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Simplex3
06-02-2005, 01:46 PM
I'm an old school hacker. I've been into computer systems I never should have been in (all before I was 18, officer). All we did was look around, enjoy ourselves, then leave a note to the administrator telling them how we broke in so they could fix it. It was about finding and (hopefully) fixing vulnerabilities. These jerkoffs and the script kiddies who seek to do damage and create massive Internet-wide infections should all be taken out back and shot.

http://www.eurekalert.org/pub_releases/2005-06/ns-puo060105.php

Public release date: 1-Jun-2005
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Contact: Claire Bowles (UK)
claire.bowles@rbi.co.uk
44-20-7611-1210

Kyre Austin (US)
kyre.austin@reedbusiness.com
1-617-558-4939

New Scientist
Pay up or the PC gets it
Extortion, one of the oldest crimes in the book, has taken on an alarming technological twist. The FBI is warning that computer-savvy criminals have designed a virus that encrypts documents stored on a PC until the owner pays a ransom to unlock them. While the virus has so far only used weak encryption that is easily overcome, the fear is that it could be made tougher and start demanding large sums of money.

The virus searches a victim's hard drive and encrypts any text-based documents it finds there. The existing version then displays a ransom note that demands $200 for supplying the software that will decode the encrypted data so that it can be read again.

The novel attack exploits encryption technology originally designed to protect data, not kidnap it. To add insult to injury, it stores the kidnapped data in front of the victim's eyes, on their own personal computer.

The virus was discovered last week by the web-filtering company Websense of San Diego, California, when one of its clients' computers became infected. The malicious code is designed to take advantage of a vulnerability in the victim's web browser to download itself onto their hard drive.

Despite having the filename Pgpcoder, the virus does not use the popular and highly secure encryption algorithm, Pretty Good Privacy (PGP). The name may have been designed to hide the true nature of the file or perhaps to besmirch PGP's good name with the digerati.

Once Pgpcoder has infected a computer, it searches the victim's hard drive for 15 common file types to encode, including Word, Excel and html files. A message then appears demanding money for the decoder.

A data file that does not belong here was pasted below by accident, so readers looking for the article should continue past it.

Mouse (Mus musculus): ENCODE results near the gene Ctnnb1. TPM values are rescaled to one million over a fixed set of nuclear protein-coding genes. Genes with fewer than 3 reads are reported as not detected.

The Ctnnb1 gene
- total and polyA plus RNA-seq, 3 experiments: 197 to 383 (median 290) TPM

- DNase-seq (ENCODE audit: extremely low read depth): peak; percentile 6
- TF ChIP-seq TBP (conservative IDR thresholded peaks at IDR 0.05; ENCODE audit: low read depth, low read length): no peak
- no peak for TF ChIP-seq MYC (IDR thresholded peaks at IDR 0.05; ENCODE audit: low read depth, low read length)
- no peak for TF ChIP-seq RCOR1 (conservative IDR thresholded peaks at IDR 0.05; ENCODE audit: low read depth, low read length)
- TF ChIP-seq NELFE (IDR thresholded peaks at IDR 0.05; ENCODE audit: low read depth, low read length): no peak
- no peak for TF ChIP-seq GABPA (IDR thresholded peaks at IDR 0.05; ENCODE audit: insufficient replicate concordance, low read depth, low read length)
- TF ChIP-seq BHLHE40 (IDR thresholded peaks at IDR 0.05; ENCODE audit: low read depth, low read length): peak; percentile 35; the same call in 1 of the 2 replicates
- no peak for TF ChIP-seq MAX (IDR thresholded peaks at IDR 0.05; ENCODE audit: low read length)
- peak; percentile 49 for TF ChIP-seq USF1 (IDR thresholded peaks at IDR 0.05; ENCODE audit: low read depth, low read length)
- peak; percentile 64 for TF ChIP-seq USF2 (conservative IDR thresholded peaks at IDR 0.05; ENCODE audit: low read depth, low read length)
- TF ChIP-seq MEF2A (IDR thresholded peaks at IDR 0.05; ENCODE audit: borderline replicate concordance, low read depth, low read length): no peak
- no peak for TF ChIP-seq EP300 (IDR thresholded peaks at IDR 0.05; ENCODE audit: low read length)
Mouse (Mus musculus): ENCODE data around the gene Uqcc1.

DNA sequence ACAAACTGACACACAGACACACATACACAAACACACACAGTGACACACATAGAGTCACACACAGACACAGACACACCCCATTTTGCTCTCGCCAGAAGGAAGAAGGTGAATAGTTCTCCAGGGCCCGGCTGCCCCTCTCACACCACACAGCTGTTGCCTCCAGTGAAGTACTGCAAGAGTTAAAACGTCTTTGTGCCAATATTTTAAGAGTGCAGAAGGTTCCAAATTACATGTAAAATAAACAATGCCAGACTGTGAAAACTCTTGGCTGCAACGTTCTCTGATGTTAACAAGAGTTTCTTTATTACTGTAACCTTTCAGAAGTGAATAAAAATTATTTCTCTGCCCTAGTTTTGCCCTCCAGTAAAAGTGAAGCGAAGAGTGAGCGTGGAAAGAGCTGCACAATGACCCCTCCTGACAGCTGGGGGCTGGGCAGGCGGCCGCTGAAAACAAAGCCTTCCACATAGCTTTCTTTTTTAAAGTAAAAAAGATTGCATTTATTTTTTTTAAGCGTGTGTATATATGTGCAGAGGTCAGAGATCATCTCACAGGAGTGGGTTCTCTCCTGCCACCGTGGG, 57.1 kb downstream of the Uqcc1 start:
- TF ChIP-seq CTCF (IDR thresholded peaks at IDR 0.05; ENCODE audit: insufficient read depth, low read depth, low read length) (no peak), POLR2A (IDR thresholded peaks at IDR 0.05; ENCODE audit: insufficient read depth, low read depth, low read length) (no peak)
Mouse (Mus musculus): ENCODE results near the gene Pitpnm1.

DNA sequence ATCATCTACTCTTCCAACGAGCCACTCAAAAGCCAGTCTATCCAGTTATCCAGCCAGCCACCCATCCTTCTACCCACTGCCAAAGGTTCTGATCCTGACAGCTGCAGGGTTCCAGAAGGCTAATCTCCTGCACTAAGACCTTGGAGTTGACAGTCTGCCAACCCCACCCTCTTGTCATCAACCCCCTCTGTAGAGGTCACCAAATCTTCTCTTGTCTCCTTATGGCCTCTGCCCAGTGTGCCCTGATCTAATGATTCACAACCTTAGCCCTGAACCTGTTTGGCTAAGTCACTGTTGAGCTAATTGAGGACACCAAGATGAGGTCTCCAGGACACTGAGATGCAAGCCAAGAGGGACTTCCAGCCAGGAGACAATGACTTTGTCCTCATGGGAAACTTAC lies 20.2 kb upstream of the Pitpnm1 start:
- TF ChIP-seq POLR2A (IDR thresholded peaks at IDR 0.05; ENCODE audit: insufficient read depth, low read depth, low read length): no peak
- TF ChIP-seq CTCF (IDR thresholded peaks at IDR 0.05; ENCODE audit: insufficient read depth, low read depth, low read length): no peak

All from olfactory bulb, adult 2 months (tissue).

"It's just another version of extortion," says Dan Hubbard, director of security and defence at Websense. He would not reveal any details of the FBI investigation into what he calls "ransomware", but did point out that a rather obvious weakness in the attack is that the ransom includes a contact email address and an electronic cash account number, both of which could be traced. "This is the only case so far," Hubbard says, and the encryption algorithm it used was not very sophisticated. By reverse engineering the algorithm, Joe Stewart, a computer security consultant with Chicago-based IT firm Lurhq, was able to write a decoder that allowed the encrypted data to be recovered. The danger now is that the virus writers might turn to using strong military-grade encryption systems instead. "That would make it impossible to decrypt the files," Stewart says, leaving people with little option but to pay up.

The best defence against such attacks is to buy antivirus software and keep it up to date, and ensure that the latest operating system and browser security patches are installed. And with webmail services like Gmail offering 2 gigabytes of free storage, it doesn't hurt to back up precious documents elsewhere. This is not the first time "malware" has been written to extort cash. Criminals have tried- and in some cases succeeded- in blackmailing internet betting firms by threatening to bring down their websites with a so-called distributed denial of service attack. The new virus differs in that it targets individual users. Criminals are increasingly turning to malware to make money, Stewart says. One recent instance he quotes is a worm called Myfip, which targets a company's product designs and emails them to product counterfeiters in China.

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THIS ARTICLE APPEARS IN NEW SCIENTIST MAGAZINE ISSUE: 4 JUNE 2005

Author: DUNCAN GRAHAM-ROWE

Baby Lee
06-02-2005, 01:52 PM
And my crappy Zip 750 earns it's keep again. 750MB isn't the height of storage, but it's sufficient to hold everything I've created from a document/spreadsheet since I first got my 1st 286. And all I have to do is slide the disc in when I'm creating, and pop it out when I'm done.

HC_Chief
06-02-2005, 02:20 PM
This is one stupid idea. It's basically like robbing someone and making them pay you by check.

Simplex3
06-02-2005, 02:22 PM
This is one stupid idea. It's basically like robbing someone and making them pay you by check.
Unless that check goes to Malasia or Thailand, where the govt. could give a f**k less as long as your bribe the cop that might catch you.

htismaqe
06-02-2005, 02:35 PM
Extortion is the name of the game right now.

DDoS is the main mechanism, but I figured viruses that would facillitate it wouldn't be far behind.

Count Zarth
06-02-2005, 06:45 PM
YOUR MONEY OR YOUR PORN!